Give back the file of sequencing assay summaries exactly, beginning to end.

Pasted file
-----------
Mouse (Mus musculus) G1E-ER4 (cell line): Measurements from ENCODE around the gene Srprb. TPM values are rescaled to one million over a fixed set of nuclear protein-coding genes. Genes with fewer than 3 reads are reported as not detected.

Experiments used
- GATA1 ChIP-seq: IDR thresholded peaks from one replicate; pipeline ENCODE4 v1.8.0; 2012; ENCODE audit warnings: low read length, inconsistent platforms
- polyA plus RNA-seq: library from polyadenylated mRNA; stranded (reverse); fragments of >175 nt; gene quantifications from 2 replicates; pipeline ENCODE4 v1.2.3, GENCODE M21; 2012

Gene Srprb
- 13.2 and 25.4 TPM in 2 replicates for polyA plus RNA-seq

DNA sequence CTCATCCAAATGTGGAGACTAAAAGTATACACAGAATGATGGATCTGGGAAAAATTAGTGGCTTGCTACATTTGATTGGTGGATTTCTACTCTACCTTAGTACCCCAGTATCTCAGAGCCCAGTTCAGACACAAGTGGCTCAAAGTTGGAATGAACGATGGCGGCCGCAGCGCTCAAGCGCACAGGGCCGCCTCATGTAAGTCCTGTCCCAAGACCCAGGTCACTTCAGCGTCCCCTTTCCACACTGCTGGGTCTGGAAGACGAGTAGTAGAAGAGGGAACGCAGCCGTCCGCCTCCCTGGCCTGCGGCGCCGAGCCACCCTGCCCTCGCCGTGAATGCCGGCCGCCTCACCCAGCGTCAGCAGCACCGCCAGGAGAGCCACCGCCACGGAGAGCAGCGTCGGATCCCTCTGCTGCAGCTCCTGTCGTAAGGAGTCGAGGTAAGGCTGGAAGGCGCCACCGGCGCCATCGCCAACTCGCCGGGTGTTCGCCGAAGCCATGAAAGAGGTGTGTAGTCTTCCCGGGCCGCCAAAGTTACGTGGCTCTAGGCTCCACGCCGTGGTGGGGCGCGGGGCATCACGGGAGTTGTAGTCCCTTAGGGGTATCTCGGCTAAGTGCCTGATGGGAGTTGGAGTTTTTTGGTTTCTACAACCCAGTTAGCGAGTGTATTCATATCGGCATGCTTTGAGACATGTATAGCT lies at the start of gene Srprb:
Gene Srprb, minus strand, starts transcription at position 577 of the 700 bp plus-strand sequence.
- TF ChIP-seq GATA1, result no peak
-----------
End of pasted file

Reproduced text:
Mouse (Mus musculus) G1E-ER4 (cell line): Measurements from ENCODE around the gene Srprb. TPM values are rescaled to one million over a fixed set of nuclear protein-coding genes. Genes with fewer than 3 reads are reported as not detected.

Experiments used
- GATA1 ChIP-seq: IDR thresholded peaks from one replicate; pipeline ENCODE4 v1.8.0; 2012; ENCODE audit warnings: low read length, inconsistent platforms
- polyA plus RNA-seq: library from polyadenylated mRNA; stranded (reverse); fragments of >175 nt; gene quantifications from 2 replicates; pipeline ENCODE4 v1.2.3, GENCODE M21; 2012

Gene Srprb
- 13.2 and 25.4 TPM in 2 replicates for polyA plus RNA-seq

DNA sequence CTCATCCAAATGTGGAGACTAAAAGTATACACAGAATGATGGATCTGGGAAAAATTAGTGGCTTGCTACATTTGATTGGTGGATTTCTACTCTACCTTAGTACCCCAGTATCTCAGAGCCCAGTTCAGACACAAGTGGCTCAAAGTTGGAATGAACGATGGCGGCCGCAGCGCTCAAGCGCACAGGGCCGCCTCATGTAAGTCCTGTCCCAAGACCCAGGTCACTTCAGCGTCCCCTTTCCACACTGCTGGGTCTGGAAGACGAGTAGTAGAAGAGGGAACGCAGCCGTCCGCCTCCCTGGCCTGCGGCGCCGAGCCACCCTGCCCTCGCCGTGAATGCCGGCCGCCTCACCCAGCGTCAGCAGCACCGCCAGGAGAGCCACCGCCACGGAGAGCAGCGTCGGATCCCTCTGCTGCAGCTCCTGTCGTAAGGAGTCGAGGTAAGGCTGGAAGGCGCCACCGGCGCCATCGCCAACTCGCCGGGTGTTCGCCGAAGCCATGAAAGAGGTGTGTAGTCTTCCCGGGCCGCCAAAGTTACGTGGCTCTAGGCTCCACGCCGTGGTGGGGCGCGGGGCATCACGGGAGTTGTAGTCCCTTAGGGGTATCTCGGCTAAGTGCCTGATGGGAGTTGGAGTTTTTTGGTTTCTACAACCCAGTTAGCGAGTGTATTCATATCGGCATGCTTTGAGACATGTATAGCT lies at the start of gene Srprb:
Gene Srprb, minus strand, starts transcription at position 577 of the 700 bp plus-strand sequence.
- TF ChIP-seq GATA1, result no peak